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No. 1-seed Maryland men’s lacrosse national championship preview: No. 7-seed Cornell

Both teams are looking for their fourth NCAA national championship.

Photo courtesy of Maryland Athletics.

This is it.

The NCAA men’s lacrosse season comes to a conclusion this Monday on Memorial Day. Months of hard work have led to this moment, and one of the two teams left standing will leave East Hartford, Connecticut with a national championship.

In a rematch of the 1971 and 1976 title games, No. 1-seed Maryland and No. 7-seed Cornell will square off with the sport’s ultimate prize hanging in the balance.

With a win, Maryland would become the first team to complete an undefeated season since Virginia did so in 2006 and would be the first squad to ever finish a season 18-0. If they do, the Terps will be remembered as one of the greatest teams to ever play the game. If not, they will leave with extreme disappointment for the second consecutive season.

The Big Red are looking for their fourth NCAA championship and first since 1977. Maryland is also seeking its fourth NCAA championship.

“It would mean the world to me, especially as a guy from Connecticut,” Maryland graduate goalie Drew Morris said. “Everyone on the team has a job, whatever number on the depth chart [they] are.”

A seventh-seeded team has won the national championship on two separate occasions. Virginia’s 2011 team beat Maryland, 9-7, and Duke took down top-seeded Syracuse, 16-10, in 2013. The top seed has won the title 17 times.

Game information

Date/Time: Monday, May 30, 1:00 p.m.

Location: Rentschler Field at Pratt & Whitney Stadium (East Hartford, Conn.)

TV: ESPN

Streaming: WatchESPN

No. 7-seed Cornell Big Red (14-4, 4-2 Ivy League)

Head coach Connor Buczek has an opportunity to win a national championship in his first season coaching at his alma mater with a win on Monday. Buczek was a three-time All-American during his career at Cornell and was named Ivy League Player of the Year in 2014. He was the Big Red’s offensive coordinator for three years before being named head coach of the program before the 2021 season, a season in which the Ivy League did not compete. Buczek is the youngest head coach in Division I men’s lacrosse and earned Ivy League Coach of the Year honors.

“I think for a first-year head coach, for a second-year head coach, for a 30-year head coach there’s a lot of learning on the fly because there’s not many situations that replicate themselves exactly year-to-year,” Buczek said.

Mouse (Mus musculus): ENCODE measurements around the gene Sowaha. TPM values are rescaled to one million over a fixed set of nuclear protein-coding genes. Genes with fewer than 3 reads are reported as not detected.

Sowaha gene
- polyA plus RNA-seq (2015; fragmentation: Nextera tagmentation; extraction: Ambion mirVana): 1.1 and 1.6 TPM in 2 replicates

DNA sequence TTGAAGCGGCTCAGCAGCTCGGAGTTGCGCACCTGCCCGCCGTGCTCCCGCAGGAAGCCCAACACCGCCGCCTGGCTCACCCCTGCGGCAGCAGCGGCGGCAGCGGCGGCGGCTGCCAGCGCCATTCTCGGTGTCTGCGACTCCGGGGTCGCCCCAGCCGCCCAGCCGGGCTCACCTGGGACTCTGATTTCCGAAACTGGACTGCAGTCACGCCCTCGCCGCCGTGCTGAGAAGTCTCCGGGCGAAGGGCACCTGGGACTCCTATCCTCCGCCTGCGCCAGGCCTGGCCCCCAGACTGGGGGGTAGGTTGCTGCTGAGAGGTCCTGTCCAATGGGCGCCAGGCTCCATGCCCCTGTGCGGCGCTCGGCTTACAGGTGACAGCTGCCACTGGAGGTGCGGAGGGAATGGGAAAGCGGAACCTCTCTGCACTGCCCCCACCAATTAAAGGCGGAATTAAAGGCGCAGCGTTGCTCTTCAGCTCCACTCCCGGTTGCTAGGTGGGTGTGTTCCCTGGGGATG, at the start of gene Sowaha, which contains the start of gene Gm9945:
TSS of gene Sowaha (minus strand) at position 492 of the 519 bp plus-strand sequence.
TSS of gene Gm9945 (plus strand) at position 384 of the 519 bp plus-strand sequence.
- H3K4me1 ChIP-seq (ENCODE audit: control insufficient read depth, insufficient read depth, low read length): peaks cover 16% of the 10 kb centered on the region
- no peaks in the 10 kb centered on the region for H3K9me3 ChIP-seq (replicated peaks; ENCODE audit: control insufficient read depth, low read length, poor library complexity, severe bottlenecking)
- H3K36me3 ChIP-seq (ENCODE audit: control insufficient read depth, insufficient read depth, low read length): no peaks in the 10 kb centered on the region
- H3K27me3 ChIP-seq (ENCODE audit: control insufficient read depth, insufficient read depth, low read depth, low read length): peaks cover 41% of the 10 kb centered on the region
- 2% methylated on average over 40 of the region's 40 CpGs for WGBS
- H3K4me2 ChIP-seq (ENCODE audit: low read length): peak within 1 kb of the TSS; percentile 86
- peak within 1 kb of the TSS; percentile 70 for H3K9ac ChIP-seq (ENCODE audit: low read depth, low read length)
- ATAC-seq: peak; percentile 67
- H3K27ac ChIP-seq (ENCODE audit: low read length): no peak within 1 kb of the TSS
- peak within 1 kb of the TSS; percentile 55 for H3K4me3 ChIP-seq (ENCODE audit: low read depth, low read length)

How did they get here?

After going 11-3 in the regular season, the Big Red fell to Yale in the semifinals of the Ivy League tournament but still earned the seventh seed in the NCAA tournament. As a result, they hosted a first-round home game against Ohio State and came away with a 15-8 victory. Cornell fell behind early, allowing the game’s first four goals, but seven goals from sophomore attacker CJ Kirst lifted the Big Red to the quarterfinals.

Cornell ran into the Delaware Blue Hens in the quarters, who knocked off the heavily-favored Hoyas. The Big Red fell behind in the first quarter again, but they took a three-goal lead after holding Delaware scoreless for over 26 minutes. The Blue Hens battled back and tied the game, but a 3-0 run to start the fourth quarter put Cornell ahead as they cruised to Championship Weekend with a 10-8 win.

In the semifinals, Cornell dismantled Rutgers en route to a 17-10 win. Fifth-year attacker John Piatelli had five goals and the Scarlet Knights looked uncomfortable all game long, scoring only five goals in the first three quarters. Junior attacker Michael Long added four goals of his own, and sophomore midfielder Hugh Kelleher used his six-foot-three, 220-pound frame to force his way towards the cage on multiple occasions, scoring thrice.

“You grow up [dreaming] of being in the championship and making it to the championship game,” junior faceoff specialist Angelo Petrakis said. “It’s great to be here, but we have a lot more to do.”

Players to watch

John Piatelli, fifth-year attacker, No. 41 — Cornell’s top scorer, Piatelli leads the nation in goals with a whopping 65 tallies this season. He also has 16 assists. Piatelli is no doubt one of the top offensive players in the country, and Maryland’s defense has a tall task of trying to keep his production to a minimum. He proved his ability to perform on the sport’s biggest stage with 12 goals in the NCAA tournament.